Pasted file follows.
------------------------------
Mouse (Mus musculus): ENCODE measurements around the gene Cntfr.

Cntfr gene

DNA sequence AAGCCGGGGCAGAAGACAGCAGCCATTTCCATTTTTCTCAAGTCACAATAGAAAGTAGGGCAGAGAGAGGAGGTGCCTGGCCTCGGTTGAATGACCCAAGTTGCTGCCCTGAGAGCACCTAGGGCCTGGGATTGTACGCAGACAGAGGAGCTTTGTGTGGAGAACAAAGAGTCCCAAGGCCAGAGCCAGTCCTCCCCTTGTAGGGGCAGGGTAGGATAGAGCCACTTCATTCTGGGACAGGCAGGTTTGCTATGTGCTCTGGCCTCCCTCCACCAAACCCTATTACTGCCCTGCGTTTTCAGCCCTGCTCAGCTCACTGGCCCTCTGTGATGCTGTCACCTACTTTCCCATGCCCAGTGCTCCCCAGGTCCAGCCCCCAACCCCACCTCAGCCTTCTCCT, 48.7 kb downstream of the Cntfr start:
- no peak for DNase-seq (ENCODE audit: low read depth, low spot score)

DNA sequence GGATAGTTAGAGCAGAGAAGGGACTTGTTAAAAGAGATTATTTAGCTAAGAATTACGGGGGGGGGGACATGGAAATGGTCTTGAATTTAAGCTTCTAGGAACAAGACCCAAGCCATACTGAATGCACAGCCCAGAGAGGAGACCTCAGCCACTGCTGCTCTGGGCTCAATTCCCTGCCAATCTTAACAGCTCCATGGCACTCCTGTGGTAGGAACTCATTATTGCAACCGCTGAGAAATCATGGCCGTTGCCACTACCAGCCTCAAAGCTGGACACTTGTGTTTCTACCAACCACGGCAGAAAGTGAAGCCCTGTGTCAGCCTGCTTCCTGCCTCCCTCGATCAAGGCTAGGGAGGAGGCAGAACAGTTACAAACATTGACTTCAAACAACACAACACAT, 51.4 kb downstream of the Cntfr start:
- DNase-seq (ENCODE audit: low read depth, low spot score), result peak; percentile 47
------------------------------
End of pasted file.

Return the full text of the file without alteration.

Mouse (Mus musculus): ENCODE measurements around the gene Cntfr.

Cntfr gene

DNA sequence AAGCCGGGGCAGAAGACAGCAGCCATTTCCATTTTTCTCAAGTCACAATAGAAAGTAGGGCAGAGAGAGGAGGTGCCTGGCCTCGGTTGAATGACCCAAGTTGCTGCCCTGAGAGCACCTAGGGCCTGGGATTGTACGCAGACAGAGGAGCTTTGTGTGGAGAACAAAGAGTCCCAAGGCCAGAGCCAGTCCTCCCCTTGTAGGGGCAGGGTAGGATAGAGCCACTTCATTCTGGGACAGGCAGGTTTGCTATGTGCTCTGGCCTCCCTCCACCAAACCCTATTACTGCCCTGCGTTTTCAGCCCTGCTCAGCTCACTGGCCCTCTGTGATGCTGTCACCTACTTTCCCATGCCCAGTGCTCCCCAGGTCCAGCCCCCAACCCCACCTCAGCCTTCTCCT, 48.7 kb downstream of the Cntfr start:
- no peak for DNase-seq (ENCODE audit: low read depth, low spot score)

DNA sequence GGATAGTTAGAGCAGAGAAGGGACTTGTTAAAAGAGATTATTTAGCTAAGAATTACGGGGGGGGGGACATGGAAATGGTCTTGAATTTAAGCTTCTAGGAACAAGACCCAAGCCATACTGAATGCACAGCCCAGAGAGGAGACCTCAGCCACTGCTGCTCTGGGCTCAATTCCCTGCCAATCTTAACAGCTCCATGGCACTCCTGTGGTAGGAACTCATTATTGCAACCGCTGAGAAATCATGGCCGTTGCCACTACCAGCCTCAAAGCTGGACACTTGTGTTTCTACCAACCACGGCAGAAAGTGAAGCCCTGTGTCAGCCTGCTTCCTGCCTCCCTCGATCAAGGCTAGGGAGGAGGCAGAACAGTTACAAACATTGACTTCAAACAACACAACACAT, 51.4 kb downstream of the Cntfr start:
- DNase-seq (ENCODE audit: low read depth, low spot score), result peak; percentile 47